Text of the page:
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Archive for September, 2010

René Jacobs’s incursion in the field of Mozart operas has started with Così fan tutte and has met with wide critical acclaim. I have to confess that I felt alone in my lack of affection for these recordings – glassy and unclear orchestral playing, inorganic approach to rhythm, fancy for overdecoration, exotic casting and the intrusive fortepiano continuo largely to blame. That said, a sense of development can be felt – his recording of Le Nozze di Figaro is somewhat more polished and that of Don Giovanni has many powerful moments, while La Clemenza di Tito is a recording one has to appreciate and finally Idomeneo goes to the short-list in this opera’s discography (I am not so sure about Die Zauberflöte, though). It makes one wonders why the first work in the series is the first to be revisited.

The first information to stand out about this performance is that the new cast features singers who have become close collaborators of the Belgian conductor, but the truth is that it was hardly this evening’s memorable feature, which would be rather René Jacobs himself. Rarely have I witnessed a conductor whose own view of a work has matured so fast and so profoundly. I do not mean that the new Così does not sound like a René Jacobs performance. It does: the abrupt change of pace in the middle of numbers, the fancy for decoration, the vigorous rhythms, they are all there, but now they do sound like a natural means of expression of the score rather than mannerisms that only call attention to themselves. The immediate good surprise was a newly found sense of respect for the natural rhythmic flow where even the swift acc. and rit. effects proved to be consequent and musically/dramatically justified. Other than this there was the all-important sensuous orchestral sound largely absent in Jacobs’s early Mozart opera recordings. This evening, the Freiburger Barockorchester offered rich, clear and expressive sounds throughout. The transparence of ensembles, the neatness of rapid divisions both in woodwind and strings, the sense of story-telling and the perfect balance between singers and orchestra are an evidence of the adept Mozartian Jacobs has ultimately become. It is a pity that the old performance rather than this one been preserved for posterity.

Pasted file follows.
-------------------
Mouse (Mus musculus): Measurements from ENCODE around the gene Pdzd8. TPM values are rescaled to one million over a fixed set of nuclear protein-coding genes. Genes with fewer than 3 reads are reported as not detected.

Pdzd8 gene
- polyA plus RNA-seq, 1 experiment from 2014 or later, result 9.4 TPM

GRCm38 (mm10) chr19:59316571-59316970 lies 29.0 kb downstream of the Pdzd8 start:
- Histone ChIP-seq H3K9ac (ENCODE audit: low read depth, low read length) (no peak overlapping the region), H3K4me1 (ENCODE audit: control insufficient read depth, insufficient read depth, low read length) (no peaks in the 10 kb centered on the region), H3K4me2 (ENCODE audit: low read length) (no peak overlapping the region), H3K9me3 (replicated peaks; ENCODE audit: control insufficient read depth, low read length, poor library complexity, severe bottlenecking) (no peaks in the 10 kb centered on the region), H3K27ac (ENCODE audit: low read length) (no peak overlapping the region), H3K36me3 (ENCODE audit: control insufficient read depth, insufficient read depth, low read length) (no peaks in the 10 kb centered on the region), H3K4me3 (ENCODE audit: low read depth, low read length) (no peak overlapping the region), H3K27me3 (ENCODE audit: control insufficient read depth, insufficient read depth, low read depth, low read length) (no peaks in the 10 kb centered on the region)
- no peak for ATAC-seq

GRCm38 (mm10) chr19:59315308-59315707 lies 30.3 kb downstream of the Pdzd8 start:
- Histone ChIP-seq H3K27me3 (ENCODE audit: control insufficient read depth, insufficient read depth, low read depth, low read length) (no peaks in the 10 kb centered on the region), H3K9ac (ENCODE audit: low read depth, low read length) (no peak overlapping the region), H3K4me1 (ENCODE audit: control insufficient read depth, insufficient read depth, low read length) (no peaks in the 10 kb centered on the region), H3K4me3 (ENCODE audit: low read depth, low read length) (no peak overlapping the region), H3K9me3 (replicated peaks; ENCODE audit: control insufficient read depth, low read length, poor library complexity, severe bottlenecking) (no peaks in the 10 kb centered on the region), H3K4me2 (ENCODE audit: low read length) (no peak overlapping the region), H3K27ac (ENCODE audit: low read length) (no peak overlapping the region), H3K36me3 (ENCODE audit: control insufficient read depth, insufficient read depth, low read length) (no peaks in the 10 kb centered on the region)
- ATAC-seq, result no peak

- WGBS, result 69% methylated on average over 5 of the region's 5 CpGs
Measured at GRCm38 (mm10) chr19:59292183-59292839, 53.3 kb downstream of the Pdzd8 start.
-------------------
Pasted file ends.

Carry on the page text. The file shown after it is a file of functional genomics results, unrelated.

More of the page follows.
In any case, if the old recording has an advantage, this would be the the euphonious and technically polished casting of singers like Véronique Gens or Bernarda Fink. Although this evening’s singers could be considered more theatrically engaged and the sense of team more vivid, none of them offered the nec plus ultra in Mozartian singing. Alexandrina Pendatchanska did not seem to be in a good-voice day and gave the impression of being nervous (even if she has actually taken roles more technically exacting than Fiordiligi in her career). Although her bottom register is usually generous, she seemed cautious about diving into the lower end of her range, while the voice sounded distinctively less bright than usual, especially in its high register. Sometimes she sank into background in ensembles, especially while singing coloratura. Nevertheless, she tackled very fast divisions accurately, even facing fast tempi in the strette of both her arias and had no problem with singing very high mezza voce. She has the interpretative and emotional resources for the role (her recitatives were particularly convincing), but the lack of a nobler tonal quality made her Fiordiligi short in vulnerability and touchingness. On the other hand, Marie-Claude Chappuis’s reedy mezzo is extremely appealing and she is stylish, musicianly and sensitive. It is only a pity that she fails to girare la voce, as Italians use to say, making her high notes tense and hard. Sunhae Im has everything in her favour to be an excellent Despina, but  for the voice for the role. Although her soprano is all right quicksilvery as a soubrette’s should be, the part is in on the low side for her. As a result, she could barely pierce through in the lower reaches and the tonal quality lacked the sexiness she had to produce rather by inflection and attitude.